Archive for Thursday, June 16, 2011

Lost, now found after nearly 45 years

Jay Smith, left, and fellow Bonner Springs resident Herby Morris meet up Friday to take a look at the class ring that Morris lost 43 years ago and Smith helped find.

Jay Smith, left, and fellow Bonner Springs resident Herby Morris meet up Friday to take a look at the class ring that Morris lost 43 years ago and Smith helped find.

June 16, 2011

Herby Morris will have arguably the most interesting piece of memorabilia to show off at his upcoming 45-year high school class reunion.

This class ring belonging to Herby Morris of Bonner Springs spent about nine years buried in the ground and another 35 with an Illinois man, Craig Schwartz, before Bonner resident Jay Smith stumbled across Schwartz’s Web post seeking the owner.

This class ring belonging to Herby Morris of Bonner Springs spent about nine years buried in the ground and another 35 with an Illinois man, Craig Schwartz, before Bonner resident Jay Smith stumbled across Schwartz’s Web post seeking the owner.

Though Morris lives here, his 1966 Bonner Springs High School class ring hasn’t been in Bonner since about a year after he received it. Since then, it has made an interesting journey until he got it back last week — possibly spending several years in the ground two states away before it was rediscovered by a man who would hold onto it for the next 35 years, just in case the owner was found.

The ring made its way back to Morris through a coincidental set of circumstances, thanks to the help of some Bonner Springs residents.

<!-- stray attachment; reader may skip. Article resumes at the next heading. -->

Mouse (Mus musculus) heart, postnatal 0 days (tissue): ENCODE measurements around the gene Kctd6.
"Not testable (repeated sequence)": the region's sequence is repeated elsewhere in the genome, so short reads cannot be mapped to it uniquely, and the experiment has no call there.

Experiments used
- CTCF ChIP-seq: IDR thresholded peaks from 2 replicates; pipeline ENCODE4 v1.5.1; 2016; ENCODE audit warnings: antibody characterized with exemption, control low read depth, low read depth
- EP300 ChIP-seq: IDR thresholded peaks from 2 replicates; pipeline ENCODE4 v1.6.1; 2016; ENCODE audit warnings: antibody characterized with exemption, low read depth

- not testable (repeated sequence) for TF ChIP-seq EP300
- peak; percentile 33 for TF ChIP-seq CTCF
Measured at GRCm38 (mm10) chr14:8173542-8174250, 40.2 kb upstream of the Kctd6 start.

“It’s been 43 years since I’ve seen this,” Morris said after receiving the ring in the mail Thursday. “This ring is in perfect shape. I don’t know how it survived in the ground for nine years until he found it.”

Lost and found

Until last week, Morris never expected to see the ring again; he thought his ring had disappeared down a drainpipe.

Morris’s uncle, Ralph Morris, owned a cottage in Cary, Ill., and after Morris graduated from high school, he drove a 1965 Cushman motorcycle there for his uncle. He then lived in the cottage for a year while he worked in the area, and it was during that year he lost the ring.

He said he remembered realizing the ring was no longer on his hand shortly after taking a shower one day. He eventually gave up any hope of finding it.

“I thought I lost the ring down the shower drain,” he said.

Then, about a month ago, Jay Smith of Bonner Springs, a 1976 BSHS graduate, found a post for a lost ring on the Internet.

Smith was interested in finding some high school memories and started searching for his high school yearbook online. His search brought him to the BSHS page at alumniclass.com, where he scrolled down and saw a box with the heading “Lost Class Rings,” where people could post both rings lost and rings found. Smith himself had lost his class ring, so he clicked on the “found” link. There were only two postings — one for a 1958 ring and one for 1966, and the latter caught Smith’s attention.

“I`ve been caring for this thing like it was my own for a long time; it’s in mint condition,” the post read, going on to explain the initials H.M. were on the ring. “I hope someone can look up this man’s telephone number and let him know. I feel that God is the only one who knows who this man is right now.”